Ray Milton Dolby was an American inventor and sound engineer who invented noise reduction technology, now widely used in cinemas. He was born in Portland, Oregon in 1933, to Earl and Esther Dolby and raised in San Francisco. As a child, he had a deeply rooted interest in electronics and mechanics. During his high school years, Alex Poniatoff, the founder of Ampex Technologies, came to his school to give a presentation and asked for a projectionists to aid his presentation. Dolby volunteered to do this, and Poniatoff was impressed by Dolby’s level of skill. He offered Dolby part time work at Ampex to which Dolby agreed as he was already ahead in his credits and didn’t have to worry about getting into college.
Dolby went to school three hours a day, and worked five hours at Ampex. He contributed to the development of their first audio tape recorder launched in 1949. He attended San Jose State College and later transferred to Stanford University, with a gap of two years for army service. While at college, he made rudimentary models of video tape recorders for Poniatoff in the capacity of a “consultant” as he was still a student at college and had yet to receive a degree. Dolby’s contributions were instrumental in developing the first “Quadruplex” video tape recorder launched by Ampex in 1956.
Dolby received a B.S. in Electrical Engineering from Stanford in 1957 and then won the Marshall Scholarship for his Ph.D. for which he chose to go to University of Cambridge in United Kingdom. He completed his Ph.D. in Physics in 1961 and worked as a consultant for the Atomic Energy Authority in UK. At Cambridge he met his future wife, a German summer student named Dagmar Bäumert. When Dolby worked as a United Nation’s advisor in India for two years, Dagmar joined him there. Dolby later came back to London to found Dolby Laboratories in 1965.
The company was founded with a staff strength of four. In its founding year, Dolby invented a noise reducing electronic filter which he called the “Dolby Sound System”. This technology eliminated the level of noise or “hiss” in playback sound and vastly improved the sound quality. The product’s first sales were to Decca Records, before the technology was even patented. This was eventually done in 1969, four years later, after he had moved back to the United States. The move coincided with the birth of their first child and Dolby’s motive in moving his family to San Francisco was to give his children the same happy California childhood that he had received. The move turned out to be fortuitous, as it put him in close proximity to the Hollywood film industry where both his inventions and his company prospered.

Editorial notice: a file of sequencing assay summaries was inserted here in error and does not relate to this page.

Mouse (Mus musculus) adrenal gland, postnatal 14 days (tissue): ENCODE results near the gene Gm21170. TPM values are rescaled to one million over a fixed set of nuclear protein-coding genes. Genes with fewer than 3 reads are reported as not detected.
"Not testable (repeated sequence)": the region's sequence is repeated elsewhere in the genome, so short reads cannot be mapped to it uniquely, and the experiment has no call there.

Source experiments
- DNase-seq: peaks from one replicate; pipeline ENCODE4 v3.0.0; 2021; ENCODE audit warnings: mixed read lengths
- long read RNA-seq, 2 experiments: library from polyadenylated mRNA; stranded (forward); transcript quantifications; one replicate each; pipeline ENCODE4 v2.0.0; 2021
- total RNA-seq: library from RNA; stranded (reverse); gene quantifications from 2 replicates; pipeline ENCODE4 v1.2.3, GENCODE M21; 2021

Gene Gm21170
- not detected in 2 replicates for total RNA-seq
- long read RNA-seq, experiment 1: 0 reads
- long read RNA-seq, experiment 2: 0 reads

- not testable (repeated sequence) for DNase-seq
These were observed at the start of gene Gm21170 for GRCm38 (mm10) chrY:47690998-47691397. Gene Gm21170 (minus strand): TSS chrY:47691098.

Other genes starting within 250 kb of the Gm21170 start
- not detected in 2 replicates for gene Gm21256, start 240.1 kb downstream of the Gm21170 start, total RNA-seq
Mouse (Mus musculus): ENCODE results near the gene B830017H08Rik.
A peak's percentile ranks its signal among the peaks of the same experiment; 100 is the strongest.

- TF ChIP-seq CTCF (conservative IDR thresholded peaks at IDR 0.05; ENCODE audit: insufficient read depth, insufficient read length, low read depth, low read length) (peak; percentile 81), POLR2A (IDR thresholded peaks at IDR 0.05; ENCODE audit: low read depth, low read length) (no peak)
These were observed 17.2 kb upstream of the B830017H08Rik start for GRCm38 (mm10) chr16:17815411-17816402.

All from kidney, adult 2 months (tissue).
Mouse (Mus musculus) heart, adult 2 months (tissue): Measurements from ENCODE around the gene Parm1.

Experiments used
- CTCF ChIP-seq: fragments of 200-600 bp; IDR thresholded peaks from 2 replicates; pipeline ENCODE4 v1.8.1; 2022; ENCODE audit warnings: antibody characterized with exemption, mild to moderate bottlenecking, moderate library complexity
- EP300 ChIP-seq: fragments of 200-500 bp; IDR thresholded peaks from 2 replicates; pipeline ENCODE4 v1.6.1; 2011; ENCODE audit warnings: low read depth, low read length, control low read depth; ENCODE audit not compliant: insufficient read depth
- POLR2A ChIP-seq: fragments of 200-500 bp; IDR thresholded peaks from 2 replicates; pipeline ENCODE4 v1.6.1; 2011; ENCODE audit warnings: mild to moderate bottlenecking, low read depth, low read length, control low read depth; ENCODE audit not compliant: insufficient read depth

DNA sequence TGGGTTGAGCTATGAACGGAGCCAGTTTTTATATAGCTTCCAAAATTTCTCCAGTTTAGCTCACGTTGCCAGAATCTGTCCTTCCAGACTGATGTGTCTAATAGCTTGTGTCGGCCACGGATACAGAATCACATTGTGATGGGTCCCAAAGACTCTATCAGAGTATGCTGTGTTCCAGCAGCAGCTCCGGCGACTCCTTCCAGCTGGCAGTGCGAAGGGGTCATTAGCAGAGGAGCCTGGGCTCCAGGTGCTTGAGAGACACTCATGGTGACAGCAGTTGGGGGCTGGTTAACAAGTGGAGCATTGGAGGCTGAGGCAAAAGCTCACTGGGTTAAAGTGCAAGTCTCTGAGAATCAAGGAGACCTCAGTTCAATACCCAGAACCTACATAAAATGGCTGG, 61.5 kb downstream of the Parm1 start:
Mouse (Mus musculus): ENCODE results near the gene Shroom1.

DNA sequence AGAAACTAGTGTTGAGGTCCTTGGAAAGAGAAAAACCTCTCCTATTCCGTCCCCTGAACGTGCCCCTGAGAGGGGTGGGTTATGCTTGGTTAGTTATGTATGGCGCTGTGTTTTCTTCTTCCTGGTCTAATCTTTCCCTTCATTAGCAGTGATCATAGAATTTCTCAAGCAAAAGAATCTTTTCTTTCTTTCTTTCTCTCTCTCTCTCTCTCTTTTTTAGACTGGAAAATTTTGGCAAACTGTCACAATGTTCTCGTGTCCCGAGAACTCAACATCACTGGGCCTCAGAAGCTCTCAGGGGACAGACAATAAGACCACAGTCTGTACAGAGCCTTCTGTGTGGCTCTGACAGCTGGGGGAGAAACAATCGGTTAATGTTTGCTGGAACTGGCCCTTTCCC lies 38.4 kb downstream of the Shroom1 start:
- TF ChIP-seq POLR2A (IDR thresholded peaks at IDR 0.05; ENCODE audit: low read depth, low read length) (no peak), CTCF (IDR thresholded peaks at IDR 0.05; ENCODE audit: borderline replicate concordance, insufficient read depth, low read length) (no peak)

His success with the film industry made him a billionaire and allowed him to enjoy a lavish lifestyle with a house overlooking the Golden Gate Bridge in San Francisco, a private yacht, and the luxury to invent and invest in things that interested him most. The company was initially privately held but went public in 2005, with stocks surging on the first day of trading, making Dolby wealthier than ever.
Dolby’s noise reduction technology is vital to the cinema experience of today and he received public recognition and acclaim for it. Some of his honors include a US National Medal of Technology, induction into the National Inventors Hall of Fame in 2004, two Oscars, numerous Emmy Awards, a Grammy Award, an honorary Order of the British Empire and a star on the Hollywood Walk of Fame. He died in September 2013 with an estimated net worth of $2.85 billion, which has now passed on to his wife, two sons and four grandchildren.